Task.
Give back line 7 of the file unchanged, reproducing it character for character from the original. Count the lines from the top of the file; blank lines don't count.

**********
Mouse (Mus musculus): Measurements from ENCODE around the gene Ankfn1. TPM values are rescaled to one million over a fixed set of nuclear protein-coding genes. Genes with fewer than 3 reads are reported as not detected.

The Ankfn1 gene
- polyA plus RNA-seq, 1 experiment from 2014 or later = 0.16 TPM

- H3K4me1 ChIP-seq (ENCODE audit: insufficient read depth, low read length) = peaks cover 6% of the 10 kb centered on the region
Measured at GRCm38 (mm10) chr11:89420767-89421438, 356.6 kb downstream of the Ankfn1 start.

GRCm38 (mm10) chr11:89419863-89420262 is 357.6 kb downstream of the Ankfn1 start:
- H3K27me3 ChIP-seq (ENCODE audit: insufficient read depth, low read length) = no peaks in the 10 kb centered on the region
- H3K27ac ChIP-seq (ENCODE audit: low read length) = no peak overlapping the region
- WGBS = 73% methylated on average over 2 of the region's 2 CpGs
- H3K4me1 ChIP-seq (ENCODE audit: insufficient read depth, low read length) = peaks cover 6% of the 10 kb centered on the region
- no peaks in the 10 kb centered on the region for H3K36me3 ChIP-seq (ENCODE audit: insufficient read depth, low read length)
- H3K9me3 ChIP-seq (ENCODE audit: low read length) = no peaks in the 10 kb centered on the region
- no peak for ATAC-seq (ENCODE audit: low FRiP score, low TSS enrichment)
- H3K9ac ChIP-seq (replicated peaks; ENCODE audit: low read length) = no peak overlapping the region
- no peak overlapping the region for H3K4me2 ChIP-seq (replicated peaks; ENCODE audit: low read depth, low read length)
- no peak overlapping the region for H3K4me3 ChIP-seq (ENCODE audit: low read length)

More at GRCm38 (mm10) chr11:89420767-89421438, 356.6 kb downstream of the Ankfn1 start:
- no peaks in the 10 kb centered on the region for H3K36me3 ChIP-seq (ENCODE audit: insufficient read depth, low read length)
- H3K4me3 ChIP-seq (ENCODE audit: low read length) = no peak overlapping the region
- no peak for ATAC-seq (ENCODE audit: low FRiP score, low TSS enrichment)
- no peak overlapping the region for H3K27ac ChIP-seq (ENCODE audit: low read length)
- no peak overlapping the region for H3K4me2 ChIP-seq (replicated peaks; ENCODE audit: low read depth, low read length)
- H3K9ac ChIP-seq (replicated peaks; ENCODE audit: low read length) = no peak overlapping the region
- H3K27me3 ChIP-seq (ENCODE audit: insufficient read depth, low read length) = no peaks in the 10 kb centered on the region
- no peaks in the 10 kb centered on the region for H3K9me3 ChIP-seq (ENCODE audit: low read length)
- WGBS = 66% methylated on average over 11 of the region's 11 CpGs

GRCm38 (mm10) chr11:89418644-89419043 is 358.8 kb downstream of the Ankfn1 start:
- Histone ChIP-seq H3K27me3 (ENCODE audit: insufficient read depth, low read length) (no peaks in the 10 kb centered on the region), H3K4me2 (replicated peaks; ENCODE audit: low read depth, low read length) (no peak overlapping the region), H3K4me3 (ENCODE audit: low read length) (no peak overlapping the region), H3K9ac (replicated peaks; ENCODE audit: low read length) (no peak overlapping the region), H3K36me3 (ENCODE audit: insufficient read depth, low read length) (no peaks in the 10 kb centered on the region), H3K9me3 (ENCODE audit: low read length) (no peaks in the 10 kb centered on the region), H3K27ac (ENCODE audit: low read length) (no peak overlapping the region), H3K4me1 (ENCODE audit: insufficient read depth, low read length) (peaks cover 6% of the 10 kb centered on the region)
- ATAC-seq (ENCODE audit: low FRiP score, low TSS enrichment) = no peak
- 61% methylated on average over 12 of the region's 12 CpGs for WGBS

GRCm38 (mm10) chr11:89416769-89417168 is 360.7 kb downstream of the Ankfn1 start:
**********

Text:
- H3K27me3 ChIP-seq (ENCODE audit: insufficient read depth, low read length) = no peaks in the 10 kb centered on the region